Unfortunately I found out too late that The Galaxy Game seems to be a sequel to one of Lord’s previous novels, The Best of All Possible Worlds, which I have not read and knowledge of which may have improved my appreciation of this one. As it is, two weeks on from reading this I can barely recall what it was about except that too many things were reported rather than narrated, even in the first person sections.

I enjoyed Lord’s first novel, Redemption in Indigo, which was set in Africa, much more than this even though it was more of a fantasy rather than the straightforward SF of The Galaxy Game.

Pedant’s corner:- directed a student (at a student,) “‘are you in love with Rafi,'” (question mark rather than comma,) “he was staring a collection of shapes, colours and textures that coalesced … under the identity Naraldi,” (staring at a collection,) “a handful of Uplanders were (a handful was,) a skilled team who knows (team who know,) must have showed (shown,) practise (practice? practise is USian?) “anything that the worlds ….. has seen (have seen,) mentions an ice-bound world that nevertheless has a stable and favourable atmosphere (what produces the oxygen that makes it breathable? On our world it is plants and photosynthetic algae. Is that going to be true for an ice-covered world?) “She quickly reached in and detached the upper casing from their pod.” (Only one person was in the pod; so his, not their,) by slight increase in gravity (by a slight increase,) hovercrafts (hovercraft’s plural is hovercraft,) “according whatever terms were agreeable to us” (according to whatever terms) tumbling out thin air (out of thin air,) paid with their pilots lives (pilots’.)
Plus points for the “fewer” in “fewer drugs and less malaise” though.

Sheri S Tepper

I see Sheri S Tepper has died.

She has a long list of SF works and awards to her name but the only one I have read so far is Grass. So many books, so little time.

Sheri S Tepper (née Stewart): 16/7/1929-22/10/2016. So it goes.

The Promise of the Child by Tom Toner

Gollancz, 2015, 543 p.

The Promise of the Child cover

It is sometime in the 14,700s, Homo sapiens has speciated, “Prismed into a dozen breeds of fairy-tale grotesques,” Pifoon, Vulgar, Melius, Amaranthine, being only some of its descendants; Immortals wait out their time before falling into madness, a war is being waged. There is intrigue over the succession of a new Emperor. A machine called the Soul Engine can resurrect dead bodies, undamaged dead bodies, into true immortality and is an object of desire for some of the characters, none of whom engaged my interest or sympathy. A pair of long-dead space-faring dinosaurs found among the rings of Saturn also feature.

Despite containing spaceships and superluminal engines (which somehow also seem to be capable of operating at sub-light speeds) this future still has artillery which fires shells and recognisable place names and locations on Earth. Also marring it all are unconvincing fight and battle scenes, tedious information dumping and a failure to adhere to Colin Greenland’s injunction to beware the pluperfect.

I never give up on a book; but I came perilously close with this one.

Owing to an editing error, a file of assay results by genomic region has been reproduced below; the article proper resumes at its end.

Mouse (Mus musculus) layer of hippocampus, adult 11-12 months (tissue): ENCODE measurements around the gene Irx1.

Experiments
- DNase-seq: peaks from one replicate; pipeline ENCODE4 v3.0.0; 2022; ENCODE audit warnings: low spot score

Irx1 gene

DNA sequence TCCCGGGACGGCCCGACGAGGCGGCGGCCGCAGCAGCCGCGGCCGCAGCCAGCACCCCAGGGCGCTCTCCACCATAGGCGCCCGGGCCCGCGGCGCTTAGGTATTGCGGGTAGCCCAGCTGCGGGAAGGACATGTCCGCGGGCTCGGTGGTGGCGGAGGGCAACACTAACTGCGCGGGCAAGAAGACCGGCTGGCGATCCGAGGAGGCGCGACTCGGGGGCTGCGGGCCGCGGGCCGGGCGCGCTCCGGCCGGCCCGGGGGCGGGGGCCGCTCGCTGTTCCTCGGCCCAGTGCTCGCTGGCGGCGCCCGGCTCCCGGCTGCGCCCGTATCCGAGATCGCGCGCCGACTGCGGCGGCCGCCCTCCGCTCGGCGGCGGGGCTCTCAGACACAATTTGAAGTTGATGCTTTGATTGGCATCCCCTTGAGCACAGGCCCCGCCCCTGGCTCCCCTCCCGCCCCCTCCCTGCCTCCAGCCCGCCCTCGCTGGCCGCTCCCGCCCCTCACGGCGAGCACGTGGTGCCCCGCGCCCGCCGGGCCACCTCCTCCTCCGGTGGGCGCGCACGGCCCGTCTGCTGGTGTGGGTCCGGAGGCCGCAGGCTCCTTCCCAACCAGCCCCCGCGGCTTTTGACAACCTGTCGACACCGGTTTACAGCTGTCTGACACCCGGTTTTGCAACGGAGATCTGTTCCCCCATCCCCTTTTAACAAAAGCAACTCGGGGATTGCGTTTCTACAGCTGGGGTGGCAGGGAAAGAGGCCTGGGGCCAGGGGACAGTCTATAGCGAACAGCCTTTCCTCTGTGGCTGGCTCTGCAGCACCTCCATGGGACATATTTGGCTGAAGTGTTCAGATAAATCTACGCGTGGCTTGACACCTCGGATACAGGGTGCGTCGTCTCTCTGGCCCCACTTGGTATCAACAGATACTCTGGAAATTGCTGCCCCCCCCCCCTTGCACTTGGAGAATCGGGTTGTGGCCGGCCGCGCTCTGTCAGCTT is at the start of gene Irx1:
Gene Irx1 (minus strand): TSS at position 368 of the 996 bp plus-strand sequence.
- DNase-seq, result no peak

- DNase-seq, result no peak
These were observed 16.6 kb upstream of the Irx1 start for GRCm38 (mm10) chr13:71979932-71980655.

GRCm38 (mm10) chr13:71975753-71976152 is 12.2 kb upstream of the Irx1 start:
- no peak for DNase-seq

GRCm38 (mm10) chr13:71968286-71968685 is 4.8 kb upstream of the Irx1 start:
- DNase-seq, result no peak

Pedant’s corner:- The text mentions lifeless worlds exist where oxygen concentration is higher than that of the Old World. (Oxygen is a reactive gas; without replenishment it would swiftly be used up. Replenishment is a by-product of plant activity, ie life,) “the drilling team were” (was,) whisps, (wisps,) Impatiens’ (Impatiens’s; and this use of the apostrophe is not applied consistently, witness Sotiris’s,) fetid (I prefer foetid,) the crew were (was,) crenulated (crenellated?) metal is “soft enough to mould and carve in a person’s hand, with only a dip in salt water necessary to begin the hardening process” (no metal I know of behaves like this; each metal is either soft or not, depending perhaps on the temperature. Mind you, this metal grows on trees,) “said…. a voice in the chapel that appeared to come from everywhere” (the chapel came from everywhere?) “hoping at least one would find their target” (its target surely?) “but did nothing shade them” (nothing to shade them,) hingeing (I believe the correct form is hinging – but to someone from the West of Scotland there is a distinction between hinge and hing so I would accept hingeing in a Scottish work, which this isn’t,) the expectant trio were (was,) epicentre (centre,) master-at-arms’ (master-at-arms’s,) wollen (woollen.)

Asimov’s Aug 2016

Dell Magazines

Asimov's Aug 2016 cover

Sheila Williams’s Editorial1 remembers her introduction to SF via the women superheroes found in comic books and the inspiration she took from them; inspiration she hopes her own daughters will also find. Robert Silverberg’s Reflections2 discusses the software of magic (spells) with regard to ancient Egyptian papyri. Paul Di Filippo’s On Books3 is complimentary about all the books reviewed but especially a reprint of Judith Merril’s critical essays on SF and China Miéville’s This Census Taker (which I reviewed here.)
In the fiction:-
Wakers4 by Sean Monaghan is set on a colonisation starship which has suffered damage to its operating AI and veered off course. Only one crew member at a time is woken to keep things going, passing on the duty at the end of their stint. The latest waker has an idea to change the ship’s fate.
In Toppers5 by Jason Sandford New York has been separated from the rest of the world. Only the tallest skyscrapers provide secure refuges above the mists. Our (unnamed) female protagonist has to walk through the mists to get supplies.
The title of The Mutants Men Don’t See by James Alan Garner of course refers to a celebrated SF story by James Tiptree Jr (Alice Sheldon.) Here a repressed Flash Gene may be activated by some kind of shock during puberty and changes its carrier into a superhero. Menopausal Ellie Lee fears her son will try to force such a change by endangering his life and sets put to protect him. It becomes obvious very early on where this is going. I’m afraid it doesn’t hold a candle to Tiptree.
The “Kit” in Kit: Some Assembly Required6 by Kathe Koja & Carter Scholz is Christopher Marlowe or, rather, a simulacrum of Marlowe in a computer network. Kit achieves sentience. The slightly clichéd identity of his human “creator” is all that lets this tale down. The best story I’ve read in Asimov’s so far.